A majority of the construction work will be undertaken along the Mombasa Road section of the expressway which is estimated to have a traffic flow of 120,000 cars daily.
The works at the four-lane dual carriageway have caused a slow-down effect on traffic flow into and out of the city.
However, the contractors have employed strategies that will keep the disruption minimal and have the least negative impact.
Workers at the sites, particularly along Mombasa Road and Waiyaki Way have been burning the midnight oil to speed up construction.
The night time gives the contractors a chance to carry out the heavy work with minimal disruption of traffic given the reduced number of cars operating at night.
The construction site has flood lights that helps keep the workers moving and takes advantage of the clear roads during the curfew hours of 11pm to 4am.
Even as working at night minimises traffic disruption, workers are required to be more alert to avoid accidents.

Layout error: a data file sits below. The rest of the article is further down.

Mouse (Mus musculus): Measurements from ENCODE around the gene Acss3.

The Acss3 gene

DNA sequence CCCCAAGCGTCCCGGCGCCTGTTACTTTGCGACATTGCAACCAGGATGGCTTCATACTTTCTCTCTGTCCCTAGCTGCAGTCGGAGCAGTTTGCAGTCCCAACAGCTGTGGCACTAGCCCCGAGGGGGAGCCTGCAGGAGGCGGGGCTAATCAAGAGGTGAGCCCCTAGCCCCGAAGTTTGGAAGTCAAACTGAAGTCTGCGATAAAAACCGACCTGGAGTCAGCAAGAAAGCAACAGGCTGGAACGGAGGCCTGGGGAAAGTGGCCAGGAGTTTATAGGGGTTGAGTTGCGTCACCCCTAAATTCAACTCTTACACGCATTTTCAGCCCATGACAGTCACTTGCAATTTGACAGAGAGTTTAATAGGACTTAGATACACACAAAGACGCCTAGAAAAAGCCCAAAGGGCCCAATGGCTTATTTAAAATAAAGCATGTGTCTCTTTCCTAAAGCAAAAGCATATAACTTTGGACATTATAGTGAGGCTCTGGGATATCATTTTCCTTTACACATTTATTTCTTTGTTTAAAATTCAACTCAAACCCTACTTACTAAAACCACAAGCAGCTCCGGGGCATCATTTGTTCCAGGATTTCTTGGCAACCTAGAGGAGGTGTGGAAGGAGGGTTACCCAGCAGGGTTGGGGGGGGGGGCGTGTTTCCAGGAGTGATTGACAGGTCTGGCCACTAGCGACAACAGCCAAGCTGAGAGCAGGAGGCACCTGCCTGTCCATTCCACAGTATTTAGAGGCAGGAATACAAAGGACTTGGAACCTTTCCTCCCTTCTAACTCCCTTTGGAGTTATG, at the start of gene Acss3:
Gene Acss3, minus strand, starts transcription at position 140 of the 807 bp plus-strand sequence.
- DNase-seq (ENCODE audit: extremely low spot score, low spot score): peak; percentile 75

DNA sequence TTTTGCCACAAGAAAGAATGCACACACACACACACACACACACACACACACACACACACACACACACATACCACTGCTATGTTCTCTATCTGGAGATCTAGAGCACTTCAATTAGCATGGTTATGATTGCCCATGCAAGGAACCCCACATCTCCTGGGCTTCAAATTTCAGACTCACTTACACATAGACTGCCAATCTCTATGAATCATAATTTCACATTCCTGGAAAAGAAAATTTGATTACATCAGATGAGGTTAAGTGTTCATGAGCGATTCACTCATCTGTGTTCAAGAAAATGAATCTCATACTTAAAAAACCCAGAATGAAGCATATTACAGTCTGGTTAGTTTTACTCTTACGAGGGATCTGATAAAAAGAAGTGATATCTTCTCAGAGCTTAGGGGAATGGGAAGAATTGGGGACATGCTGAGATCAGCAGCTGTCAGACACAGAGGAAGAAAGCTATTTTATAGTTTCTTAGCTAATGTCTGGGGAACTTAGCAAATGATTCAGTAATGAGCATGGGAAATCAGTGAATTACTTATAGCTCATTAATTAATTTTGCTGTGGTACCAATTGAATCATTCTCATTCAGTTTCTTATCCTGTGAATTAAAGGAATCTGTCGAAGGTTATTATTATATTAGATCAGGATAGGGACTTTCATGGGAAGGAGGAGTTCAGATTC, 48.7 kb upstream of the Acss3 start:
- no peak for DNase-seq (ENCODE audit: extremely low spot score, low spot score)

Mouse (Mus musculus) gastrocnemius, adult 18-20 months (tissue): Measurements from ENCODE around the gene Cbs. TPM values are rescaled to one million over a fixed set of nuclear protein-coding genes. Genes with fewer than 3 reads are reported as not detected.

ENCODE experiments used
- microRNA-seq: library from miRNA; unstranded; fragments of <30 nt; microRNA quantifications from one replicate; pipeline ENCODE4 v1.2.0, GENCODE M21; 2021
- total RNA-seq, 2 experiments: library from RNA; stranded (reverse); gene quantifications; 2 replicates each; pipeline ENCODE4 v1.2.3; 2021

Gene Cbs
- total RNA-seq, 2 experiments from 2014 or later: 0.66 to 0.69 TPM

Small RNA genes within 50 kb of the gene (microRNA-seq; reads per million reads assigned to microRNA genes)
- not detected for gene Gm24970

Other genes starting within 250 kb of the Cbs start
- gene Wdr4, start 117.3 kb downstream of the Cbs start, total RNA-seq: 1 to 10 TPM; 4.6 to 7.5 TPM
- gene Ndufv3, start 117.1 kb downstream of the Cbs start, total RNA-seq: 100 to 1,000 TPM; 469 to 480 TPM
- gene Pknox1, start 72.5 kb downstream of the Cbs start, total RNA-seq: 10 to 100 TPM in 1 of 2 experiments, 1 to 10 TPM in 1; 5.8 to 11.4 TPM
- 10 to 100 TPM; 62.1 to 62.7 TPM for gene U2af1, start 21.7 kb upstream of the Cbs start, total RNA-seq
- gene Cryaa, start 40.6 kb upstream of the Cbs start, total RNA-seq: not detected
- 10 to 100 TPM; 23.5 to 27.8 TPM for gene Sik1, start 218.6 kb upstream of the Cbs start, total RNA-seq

Another strategy to ease traffic flow is restricting day time construction works to the middle part of the road.
However, for sections where any one of the existing lanes has to be closed, KeNHA has engaged traffic police to direct traffic and ensure safety.
The sections which have been closed are at Next Gen Mall along Mombasa Road and between Lions Place and Church Road along Waiyaki Way.
The road is expected to be completed by June 2022 and when launched will reduce traffic congestion permanently.
To expedite its construction, the contractor introduced a technology which reduces the construction period of the elevated section by 50%.
“Works along the elevated section are using the fabricated bridge technology. In this technology, the main components of the upper and lower structure of the bridge are prefabricated and assembled on-site in a factory or a yard,” the contractor stated.
The design of the Nairobi Expressway’s elevated section is slowly becoming visible at a site close to Nextgen Mall where the elevation of the road will start.